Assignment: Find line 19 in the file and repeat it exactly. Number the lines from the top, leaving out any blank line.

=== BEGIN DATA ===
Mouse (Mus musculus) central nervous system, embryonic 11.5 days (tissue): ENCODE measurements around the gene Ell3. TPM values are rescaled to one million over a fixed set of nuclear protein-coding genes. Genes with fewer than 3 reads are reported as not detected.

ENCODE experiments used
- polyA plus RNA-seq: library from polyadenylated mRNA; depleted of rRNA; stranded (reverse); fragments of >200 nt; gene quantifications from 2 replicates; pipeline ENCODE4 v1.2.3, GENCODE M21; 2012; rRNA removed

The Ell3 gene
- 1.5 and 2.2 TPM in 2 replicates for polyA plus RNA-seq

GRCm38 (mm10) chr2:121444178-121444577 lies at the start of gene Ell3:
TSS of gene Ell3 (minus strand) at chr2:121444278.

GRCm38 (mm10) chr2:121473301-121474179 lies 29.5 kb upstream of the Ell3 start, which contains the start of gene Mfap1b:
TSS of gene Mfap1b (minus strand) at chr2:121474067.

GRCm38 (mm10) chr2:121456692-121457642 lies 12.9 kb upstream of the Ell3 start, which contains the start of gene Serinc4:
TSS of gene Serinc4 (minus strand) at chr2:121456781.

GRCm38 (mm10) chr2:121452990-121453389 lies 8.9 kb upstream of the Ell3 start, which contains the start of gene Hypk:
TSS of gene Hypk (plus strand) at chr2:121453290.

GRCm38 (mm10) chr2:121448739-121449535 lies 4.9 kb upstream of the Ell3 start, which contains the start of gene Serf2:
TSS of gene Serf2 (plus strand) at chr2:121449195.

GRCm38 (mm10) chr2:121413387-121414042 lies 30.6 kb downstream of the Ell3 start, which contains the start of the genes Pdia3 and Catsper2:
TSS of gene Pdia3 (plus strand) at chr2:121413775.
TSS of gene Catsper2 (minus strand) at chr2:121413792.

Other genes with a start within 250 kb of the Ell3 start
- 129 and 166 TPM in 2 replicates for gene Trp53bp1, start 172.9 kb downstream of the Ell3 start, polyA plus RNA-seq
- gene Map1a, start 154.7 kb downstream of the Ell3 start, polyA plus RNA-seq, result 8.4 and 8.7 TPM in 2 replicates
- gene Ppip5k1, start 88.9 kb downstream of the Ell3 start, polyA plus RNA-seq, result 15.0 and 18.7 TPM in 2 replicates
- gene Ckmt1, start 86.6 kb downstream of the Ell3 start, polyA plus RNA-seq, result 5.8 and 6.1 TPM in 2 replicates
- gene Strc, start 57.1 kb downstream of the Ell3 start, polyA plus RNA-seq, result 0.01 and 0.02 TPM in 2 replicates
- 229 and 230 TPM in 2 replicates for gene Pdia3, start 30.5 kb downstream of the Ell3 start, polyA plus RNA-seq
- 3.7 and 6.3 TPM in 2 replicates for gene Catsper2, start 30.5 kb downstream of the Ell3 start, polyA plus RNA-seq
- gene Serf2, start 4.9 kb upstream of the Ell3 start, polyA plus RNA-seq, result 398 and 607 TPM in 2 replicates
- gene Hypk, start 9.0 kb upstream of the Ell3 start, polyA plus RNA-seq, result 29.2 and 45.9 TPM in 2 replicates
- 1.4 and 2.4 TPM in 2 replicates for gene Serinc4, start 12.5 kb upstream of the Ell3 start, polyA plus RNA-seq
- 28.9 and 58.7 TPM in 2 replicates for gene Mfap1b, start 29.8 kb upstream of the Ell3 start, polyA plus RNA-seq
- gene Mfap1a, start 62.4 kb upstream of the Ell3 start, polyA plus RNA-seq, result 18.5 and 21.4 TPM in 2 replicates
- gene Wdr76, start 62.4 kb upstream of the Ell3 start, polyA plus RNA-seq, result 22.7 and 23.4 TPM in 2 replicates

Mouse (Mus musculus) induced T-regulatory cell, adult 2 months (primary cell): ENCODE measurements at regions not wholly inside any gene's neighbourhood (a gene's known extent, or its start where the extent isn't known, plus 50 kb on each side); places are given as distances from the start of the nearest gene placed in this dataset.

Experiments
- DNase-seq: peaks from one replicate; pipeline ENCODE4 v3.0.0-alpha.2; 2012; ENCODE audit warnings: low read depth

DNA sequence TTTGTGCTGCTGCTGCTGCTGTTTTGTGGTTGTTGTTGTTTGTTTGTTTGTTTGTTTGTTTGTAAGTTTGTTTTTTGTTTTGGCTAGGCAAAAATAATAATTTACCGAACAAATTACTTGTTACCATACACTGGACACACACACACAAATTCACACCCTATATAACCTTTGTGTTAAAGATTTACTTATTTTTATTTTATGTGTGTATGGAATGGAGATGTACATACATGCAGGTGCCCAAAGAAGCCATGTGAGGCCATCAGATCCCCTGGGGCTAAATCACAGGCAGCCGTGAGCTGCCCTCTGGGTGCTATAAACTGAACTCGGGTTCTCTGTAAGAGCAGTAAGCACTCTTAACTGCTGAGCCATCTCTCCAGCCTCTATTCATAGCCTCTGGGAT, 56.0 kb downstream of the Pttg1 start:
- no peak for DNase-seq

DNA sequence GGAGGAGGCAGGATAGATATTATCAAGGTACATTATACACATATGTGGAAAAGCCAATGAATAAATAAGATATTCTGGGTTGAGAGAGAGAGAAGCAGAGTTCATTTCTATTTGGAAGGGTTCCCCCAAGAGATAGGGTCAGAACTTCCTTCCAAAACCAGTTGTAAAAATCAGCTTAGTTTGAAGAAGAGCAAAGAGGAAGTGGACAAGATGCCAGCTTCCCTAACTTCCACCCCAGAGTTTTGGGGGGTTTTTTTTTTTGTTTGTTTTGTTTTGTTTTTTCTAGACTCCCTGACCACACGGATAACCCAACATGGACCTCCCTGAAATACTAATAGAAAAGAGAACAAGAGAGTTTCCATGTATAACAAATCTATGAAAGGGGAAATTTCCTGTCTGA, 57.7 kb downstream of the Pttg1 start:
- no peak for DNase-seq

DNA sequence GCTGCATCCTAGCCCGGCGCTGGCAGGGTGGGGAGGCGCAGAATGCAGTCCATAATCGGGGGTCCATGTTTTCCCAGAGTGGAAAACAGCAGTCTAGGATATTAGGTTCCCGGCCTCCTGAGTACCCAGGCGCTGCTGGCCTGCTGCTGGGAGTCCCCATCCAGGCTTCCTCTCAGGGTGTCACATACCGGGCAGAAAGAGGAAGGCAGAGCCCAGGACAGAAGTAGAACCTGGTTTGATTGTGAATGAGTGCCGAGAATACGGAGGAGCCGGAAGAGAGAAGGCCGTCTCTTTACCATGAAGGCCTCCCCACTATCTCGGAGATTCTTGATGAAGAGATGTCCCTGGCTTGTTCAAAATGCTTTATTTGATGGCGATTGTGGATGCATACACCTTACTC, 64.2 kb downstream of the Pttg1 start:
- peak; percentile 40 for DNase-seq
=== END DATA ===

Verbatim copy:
Other genes with a start within 250 kb of the Ell3 start